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Ferrell v. Sparkman

January 17, 2007

JAMES EVERETT FERRELL, JR., PLAINTIFF,
v.
DEPUTY JOSH SPARKMAN, ET AL., DEFENDANTS.



The opinion of the court was delivered by: Judge Mattice

MEMORANDUM AND ORDER

Before the Court is Plaintiff's Objection to the Reasonableness of Magistrate William B. Mitchell Carter's Order No. 55, and Motion to Vacate Void Order [Court Doc. No. 58].

For the reasons explained below, Plaintiff's Objection is OVERRULED, and his Motion to Vacate Void Order is DENIED.

I. STANDARD

With respect to nondispositive pretrial matters assigned to a magistrate judge for decision, a district court may reconsider the magistrate judge's decision on such matters and may overturn the decision only if it is "clearly erroneous or contrary to law." 28 U.S.C. § 636(b)(1)(A); Banner v. City of Flint, 99 F. App'x 29, 35 (6th Cir. 2004).

II. BACKGROUND

Plaintiff James Everett Ferrell, Jr. brings this action against various Defendants, including Deputy Josh Sparkman, John Doe #1, John Doe #2, and Jane Doe #1, alleging causes of action under the Fourth, Fifth, Sixth, Eighth, and Fourteenth Amendments to the U.S. Constitution pursuant to 42 U.S.C. § 1983. (Court Doc. No. 1, Compl. ¶¶ 36-37.) Plaintiff's action arises from the stop of his vehicle and his subsequent arrest on January 16, 2006, by Deputy Sparkman. (Id. ¶¶ 8-12.) His complaint alleges that Deputy Sparkman had no legal basis to effect the stop of Plaintiff's vehicle or to arrest Plaintiff because Deputy Sparkman had not seen Plaintiff commit a crime in his presence, because there were no outstanding warrants for Plaintiff's arrest, and because Plaintiff had not engaged in any illegal activity at that time or before that time. (Id. ¶¶ 14-16.)

On August 7, 2006, Larry B. Stanley, counsel for Defendants, deposed Plaintiff. The transcript from the deposition shows that Mr. Stanley attempted to question Plaintiff regarding an incident on or about November 25, 2005, in which he was stopped by Warren County Deputy Mike Tanner for speeding, and that Plaintiff repeatedly refused to answer any questions about the November 2005 stop on the basis that such stop was irrelevant to his arrest on January 16, 2006. Mr. Stanley terminated the deposition and, on October 18, 2006, filed a Motion for Order Compelling Discovery and Sanctions on behalf of Defendants Sparkman, John Doe #1, John Doe #2, and Jane Doe #1. Defendants asserted in a hearing before U.S. Magistrate Judge William B. Mitchell Carter that the November 2005 stop is relevant to the instant case because a citation issued as a result of the November 2005 stop led, at least in part, to Plaintiff's eventual arrest on January 16, 2006.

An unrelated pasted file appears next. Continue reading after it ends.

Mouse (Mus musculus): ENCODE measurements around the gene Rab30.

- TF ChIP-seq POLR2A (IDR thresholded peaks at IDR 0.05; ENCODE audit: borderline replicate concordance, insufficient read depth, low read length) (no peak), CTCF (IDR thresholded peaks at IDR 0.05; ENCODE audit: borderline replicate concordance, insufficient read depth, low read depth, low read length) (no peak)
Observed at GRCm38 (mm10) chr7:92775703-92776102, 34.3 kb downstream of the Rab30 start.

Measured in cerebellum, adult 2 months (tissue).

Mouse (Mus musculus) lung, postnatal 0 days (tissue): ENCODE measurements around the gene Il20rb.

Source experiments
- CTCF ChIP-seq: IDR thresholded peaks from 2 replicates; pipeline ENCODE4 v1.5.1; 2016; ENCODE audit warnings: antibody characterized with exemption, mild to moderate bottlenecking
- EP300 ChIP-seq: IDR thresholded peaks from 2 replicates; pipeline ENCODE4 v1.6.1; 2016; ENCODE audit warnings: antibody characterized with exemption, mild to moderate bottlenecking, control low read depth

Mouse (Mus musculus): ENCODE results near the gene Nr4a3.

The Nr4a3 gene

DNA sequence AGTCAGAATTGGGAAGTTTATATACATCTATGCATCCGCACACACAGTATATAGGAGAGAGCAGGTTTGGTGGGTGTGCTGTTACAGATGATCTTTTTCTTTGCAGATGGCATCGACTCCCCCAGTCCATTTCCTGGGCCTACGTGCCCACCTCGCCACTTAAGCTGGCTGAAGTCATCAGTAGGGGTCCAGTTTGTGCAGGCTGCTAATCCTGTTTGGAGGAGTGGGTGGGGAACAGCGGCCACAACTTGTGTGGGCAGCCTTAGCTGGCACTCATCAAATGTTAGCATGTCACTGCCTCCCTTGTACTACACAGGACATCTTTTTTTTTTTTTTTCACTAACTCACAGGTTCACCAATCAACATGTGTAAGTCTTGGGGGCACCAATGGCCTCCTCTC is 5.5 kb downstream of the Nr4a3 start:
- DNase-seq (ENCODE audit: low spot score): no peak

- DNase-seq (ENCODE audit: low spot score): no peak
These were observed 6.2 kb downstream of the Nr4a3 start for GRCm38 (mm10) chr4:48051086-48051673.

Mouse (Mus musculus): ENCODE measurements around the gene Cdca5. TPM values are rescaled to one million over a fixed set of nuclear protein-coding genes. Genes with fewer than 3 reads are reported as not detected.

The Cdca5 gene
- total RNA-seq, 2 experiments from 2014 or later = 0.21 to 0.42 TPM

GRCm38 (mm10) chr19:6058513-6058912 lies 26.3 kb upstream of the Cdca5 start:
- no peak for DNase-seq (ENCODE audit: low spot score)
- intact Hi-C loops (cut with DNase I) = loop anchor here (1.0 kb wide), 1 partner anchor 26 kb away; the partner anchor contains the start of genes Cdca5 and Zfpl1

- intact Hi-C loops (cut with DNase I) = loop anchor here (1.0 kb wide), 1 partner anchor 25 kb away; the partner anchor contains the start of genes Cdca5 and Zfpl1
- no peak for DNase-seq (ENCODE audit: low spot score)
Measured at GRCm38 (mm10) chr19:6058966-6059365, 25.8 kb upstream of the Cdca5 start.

Based on the record before him, Magistrate Judge Carter concluded that Plaintiff's refusal to answer questions in his deposition regarding the November 2005 stop violated Federal Rule of Civil Procedure 30(d)(1). Accordingly, Magistrate Judge Carter granted Defendants' motion to compel and ordered Plaintiff to answer all questions posed to him by Mr. Stanley concerning the November 2005 traffic stop. He further indicated his intention to award Defendants their reasonable attorney's fees and expenses in accordance with Federal Rule of Civil Procedure 37.

III. ANALYSIS

Plaintiff challenges Magistrate Judge Carter's order on the basis that the discovery sought by Defendants related to the November 2005 stop is irrelevant to the case at bar.

Plaintiff correctly notes that Federal Rule of Civil Procedure 26 limits the scope of discovery to "any matter, not privileged, that is relevant to the claim or defense of any party." Fed. R. Civ. P. 26(b)(1). Rule 26, however, is not the only rule that sets limitations on the discovery process and, therefore, is not the end of the inquiry. For example, Federal Rule of Civil Procedure 30 outlines rules that must be followed with respect to depositions and provides, in pertinent part, as follows:

Any objection during a deposition must be stated concisely and in a non-argumentative and non-suggestive manner. A person may instruct a deponent not to answer only when necessary to preserve a privilege, to enforce a limitation ...


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